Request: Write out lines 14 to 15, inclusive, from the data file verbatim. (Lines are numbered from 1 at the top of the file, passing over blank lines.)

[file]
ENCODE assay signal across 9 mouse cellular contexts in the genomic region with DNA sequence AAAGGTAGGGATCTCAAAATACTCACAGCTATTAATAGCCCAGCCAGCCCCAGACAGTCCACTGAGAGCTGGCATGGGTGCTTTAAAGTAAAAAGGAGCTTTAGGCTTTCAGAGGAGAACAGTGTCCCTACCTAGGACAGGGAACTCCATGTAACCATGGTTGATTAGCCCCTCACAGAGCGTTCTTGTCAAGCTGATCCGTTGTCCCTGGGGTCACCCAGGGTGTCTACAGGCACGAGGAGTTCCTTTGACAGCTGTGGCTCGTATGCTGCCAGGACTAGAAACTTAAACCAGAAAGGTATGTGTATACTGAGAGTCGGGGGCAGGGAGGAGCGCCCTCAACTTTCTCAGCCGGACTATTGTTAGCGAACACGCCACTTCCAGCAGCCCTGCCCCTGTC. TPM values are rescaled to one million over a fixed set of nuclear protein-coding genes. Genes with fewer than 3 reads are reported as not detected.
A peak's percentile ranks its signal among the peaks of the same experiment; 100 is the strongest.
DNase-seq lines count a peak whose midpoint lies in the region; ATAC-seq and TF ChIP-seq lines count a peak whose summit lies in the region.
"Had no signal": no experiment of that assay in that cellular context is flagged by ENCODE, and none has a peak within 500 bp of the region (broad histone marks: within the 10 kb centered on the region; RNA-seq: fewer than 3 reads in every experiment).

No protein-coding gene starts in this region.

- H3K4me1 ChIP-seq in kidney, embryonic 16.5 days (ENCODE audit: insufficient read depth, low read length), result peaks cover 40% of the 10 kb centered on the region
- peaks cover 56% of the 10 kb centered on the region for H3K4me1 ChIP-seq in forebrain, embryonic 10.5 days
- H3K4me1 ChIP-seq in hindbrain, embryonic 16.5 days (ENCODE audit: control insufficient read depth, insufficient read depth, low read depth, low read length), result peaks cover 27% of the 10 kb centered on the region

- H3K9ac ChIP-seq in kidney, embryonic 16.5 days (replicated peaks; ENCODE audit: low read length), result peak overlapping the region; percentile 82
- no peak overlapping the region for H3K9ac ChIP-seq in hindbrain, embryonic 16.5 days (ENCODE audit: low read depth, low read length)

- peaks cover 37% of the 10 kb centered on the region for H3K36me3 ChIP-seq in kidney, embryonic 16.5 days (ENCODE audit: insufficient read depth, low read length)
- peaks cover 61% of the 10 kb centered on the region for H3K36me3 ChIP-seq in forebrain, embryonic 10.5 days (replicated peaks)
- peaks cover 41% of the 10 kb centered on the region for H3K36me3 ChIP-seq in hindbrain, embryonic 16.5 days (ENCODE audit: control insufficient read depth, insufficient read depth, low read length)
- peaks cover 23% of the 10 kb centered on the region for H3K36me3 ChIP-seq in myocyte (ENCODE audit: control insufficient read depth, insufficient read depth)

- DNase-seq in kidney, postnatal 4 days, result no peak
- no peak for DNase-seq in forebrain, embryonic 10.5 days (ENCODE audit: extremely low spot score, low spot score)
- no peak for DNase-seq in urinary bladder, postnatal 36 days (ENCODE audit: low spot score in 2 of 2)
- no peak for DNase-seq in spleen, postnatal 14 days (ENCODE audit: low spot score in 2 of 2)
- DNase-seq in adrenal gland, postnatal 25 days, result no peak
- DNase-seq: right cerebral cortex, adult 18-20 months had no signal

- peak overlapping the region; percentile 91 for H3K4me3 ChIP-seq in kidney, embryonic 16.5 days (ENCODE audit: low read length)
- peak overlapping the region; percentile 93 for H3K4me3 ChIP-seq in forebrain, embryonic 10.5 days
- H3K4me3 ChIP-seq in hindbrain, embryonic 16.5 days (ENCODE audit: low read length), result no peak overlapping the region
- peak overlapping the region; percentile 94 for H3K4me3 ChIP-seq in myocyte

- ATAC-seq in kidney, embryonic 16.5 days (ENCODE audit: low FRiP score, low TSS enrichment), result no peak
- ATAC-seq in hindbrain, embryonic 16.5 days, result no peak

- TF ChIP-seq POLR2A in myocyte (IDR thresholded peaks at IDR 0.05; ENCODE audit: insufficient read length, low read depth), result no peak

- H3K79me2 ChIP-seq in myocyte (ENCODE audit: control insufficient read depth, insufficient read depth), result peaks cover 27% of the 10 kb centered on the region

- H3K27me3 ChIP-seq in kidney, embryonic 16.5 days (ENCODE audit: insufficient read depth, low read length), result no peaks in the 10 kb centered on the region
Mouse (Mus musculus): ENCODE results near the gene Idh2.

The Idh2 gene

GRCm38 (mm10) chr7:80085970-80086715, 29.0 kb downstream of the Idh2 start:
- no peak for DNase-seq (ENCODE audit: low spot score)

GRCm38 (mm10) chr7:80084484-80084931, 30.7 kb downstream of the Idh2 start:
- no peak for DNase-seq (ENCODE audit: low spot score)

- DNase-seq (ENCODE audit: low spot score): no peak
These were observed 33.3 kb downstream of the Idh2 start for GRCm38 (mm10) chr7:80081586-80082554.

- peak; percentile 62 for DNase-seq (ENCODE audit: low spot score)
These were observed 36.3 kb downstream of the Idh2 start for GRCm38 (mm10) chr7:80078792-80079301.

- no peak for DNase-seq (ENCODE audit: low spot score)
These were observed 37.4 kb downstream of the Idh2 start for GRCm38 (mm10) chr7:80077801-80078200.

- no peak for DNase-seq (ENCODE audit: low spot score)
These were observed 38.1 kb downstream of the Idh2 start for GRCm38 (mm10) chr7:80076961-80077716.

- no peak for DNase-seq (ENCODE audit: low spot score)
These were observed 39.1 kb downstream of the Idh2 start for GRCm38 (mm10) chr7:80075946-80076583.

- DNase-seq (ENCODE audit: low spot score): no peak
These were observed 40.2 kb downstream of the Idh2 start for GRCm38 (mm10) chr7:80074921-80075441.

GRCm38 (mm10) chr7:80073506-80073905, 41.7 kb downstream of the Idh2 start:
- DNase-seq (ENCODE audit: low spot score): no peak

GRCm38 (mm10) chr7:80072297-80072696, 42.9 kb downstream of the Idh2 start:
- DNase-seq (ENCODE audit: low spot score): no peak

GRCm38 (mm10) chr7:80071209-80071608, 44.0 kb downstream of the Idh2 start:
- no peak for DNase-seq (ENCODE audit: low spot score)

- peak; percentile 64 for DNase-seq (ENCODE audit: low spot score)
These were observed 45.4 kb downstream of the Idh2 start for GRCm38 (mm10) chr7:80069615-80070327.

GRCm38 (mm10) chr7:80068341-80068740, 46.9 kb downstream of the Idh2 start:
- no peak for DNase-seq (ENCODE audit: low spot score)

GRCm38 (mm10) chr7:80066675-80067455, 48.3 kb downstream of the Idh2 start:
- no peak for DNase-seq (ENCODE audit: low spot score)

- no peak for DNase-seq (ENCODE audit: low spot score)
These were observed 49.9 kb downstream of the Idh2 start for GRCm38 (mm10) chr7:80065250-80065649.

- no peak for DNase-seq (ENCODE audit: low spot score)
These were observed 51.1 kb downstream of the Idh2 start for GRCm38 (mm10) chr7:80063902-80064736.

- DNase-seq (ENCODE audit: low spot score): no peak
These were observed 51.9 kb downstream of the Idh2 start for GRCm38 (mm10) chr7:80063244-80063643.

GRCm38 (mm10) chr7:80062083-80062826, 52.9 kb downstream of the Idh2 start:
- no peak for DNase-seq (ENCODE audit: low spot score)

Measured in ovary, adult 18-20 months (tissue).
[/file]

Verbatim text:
- peaks cover 23% of the 10 kb centered on the region for H3K36me3 ChIP-seq in myocyte (ENCODE audit: control insufficient read depth, insufficient read depth)

- DNase-seq in kidney, postnatal 4 days, result no peak